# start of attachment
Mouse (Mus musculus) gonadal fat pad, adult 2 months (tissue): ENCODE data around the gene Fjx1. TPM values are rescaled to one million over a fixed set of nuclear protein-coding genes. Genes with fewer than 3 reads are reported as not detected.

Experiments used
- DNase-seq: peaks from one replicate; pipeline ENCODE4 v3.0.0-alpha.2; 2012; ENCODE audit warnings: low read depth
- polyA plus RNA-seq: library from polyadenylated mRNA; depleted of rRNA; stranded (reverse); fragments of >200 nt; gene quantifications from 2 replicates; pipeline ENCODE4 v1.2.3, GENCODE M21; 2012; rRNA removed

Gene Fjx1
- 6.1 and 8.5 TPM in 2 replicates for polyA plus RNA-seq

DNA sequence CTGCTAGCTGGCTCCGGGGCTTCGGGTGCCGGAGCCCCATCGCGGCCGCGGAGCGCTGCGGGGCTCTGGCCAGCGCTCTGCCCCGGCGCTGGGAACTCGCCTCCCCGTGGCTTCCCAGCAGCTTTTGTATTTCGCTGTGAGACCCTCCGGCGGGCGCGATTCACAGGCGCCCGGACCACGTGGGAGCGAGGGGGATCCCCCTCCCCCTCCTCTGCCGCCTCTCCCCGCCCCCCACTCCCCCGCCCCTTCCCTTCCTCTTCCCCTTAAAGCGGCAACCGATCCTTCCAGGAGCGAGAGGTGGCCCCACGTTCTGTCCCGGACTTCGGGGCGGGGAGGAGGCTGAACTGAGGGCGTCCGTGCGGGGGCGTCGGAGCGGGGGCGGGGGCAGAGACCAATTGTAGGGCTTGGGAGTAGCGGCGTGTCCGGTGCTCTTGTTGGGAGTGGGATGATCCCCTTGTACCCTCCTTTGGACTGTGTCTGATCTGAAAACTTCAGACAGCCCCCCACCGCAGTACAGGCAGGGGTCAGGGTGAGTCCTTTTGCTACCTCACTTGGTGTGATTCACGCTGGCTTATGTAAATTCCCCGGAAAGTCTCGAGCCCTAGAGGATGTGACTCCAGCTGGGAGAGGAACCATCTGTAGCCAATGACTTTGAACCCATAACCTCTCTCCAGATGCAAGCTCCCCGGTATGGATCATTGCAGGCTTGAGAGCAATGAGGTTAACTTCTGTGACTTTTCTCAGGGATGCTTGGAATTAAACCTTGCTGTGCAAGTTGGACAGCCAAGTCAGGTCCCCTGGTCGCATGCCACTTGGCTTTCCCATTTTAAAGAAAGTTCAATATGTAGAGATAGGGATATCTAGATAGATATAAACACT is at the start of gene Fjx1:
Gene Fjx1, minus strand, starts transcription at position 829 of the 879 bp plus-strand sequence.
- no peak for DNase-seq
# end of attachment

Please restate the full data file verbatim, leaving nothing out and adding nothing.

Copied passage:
Mouse (Mus musculus) gonadal fat pad, adult 2 months (tissue): ENCODE data around the gene Fjx1. TPM values are rescaled to one million over a fixed set of nuclear protein-coding genes. Genes with fewer than 3 reads are reported as not detected.

Experiments used
- DNase-seq: peaks from one replicate; pipeline ENCODE4 v3.0.0-alpha.2; 2012; ENCODE audit warnings: low read depth
- polyA plus RNA-seq: library from polyadenylated mRNA; depleted of rRNA; stranded (reverse); fragments of >200 nt; gene quantifications from 2 replicates; pipeline ENCODE4 v1.2.3, GENCODE M21; 2012; rRNA removed

Gene Fjx1
- 6.1 and 8.5 TPM in 2 replicates for polyA plus RNA-seq

DNA sequence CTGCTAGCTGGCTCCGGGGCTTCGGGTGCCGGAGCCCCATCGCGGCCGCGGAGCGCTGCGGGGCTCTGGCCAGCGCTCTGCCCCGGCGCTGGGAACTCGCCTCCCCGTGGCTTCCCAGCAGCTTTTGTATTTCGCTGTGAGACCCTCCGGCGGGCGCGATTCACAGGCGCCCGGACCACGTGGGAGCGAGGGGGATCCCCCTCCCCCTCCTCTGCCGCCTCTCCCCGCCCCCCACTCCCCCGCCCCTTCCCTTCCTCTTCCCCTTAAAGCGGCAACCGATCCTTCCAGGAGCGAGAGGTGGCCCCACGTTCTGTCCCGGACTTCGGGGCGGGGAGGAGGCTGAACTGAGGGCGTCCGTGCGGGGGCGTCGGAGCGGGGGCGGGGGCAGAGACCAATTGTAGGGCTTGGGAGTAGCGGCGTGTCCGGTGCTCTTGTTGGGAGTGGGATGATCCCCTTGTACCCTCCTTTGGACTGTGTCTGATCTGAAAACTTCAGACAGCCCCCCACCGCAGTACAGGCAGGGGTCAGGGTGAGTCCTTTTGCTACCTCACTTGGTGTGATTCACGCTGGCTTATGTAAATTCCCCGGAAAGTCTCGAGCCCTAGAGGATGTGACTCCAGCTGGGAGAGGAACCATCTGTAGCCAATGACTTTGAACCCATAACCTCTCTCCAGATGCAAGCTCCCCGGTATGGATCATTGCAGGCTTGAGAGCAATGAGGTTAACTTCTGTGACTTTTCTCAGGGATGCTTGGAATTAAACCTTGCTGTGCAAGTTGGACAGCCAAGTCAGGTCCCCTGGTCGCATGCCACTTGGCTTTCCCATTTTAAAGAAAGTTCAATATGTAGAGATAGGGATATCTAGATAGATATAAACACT is at the start of gene Fjx1:
Gene Fjx1, minus strand, starts transcription at position 829 of the 879 bp plus-strand sequence.
- no peak for DNase-seq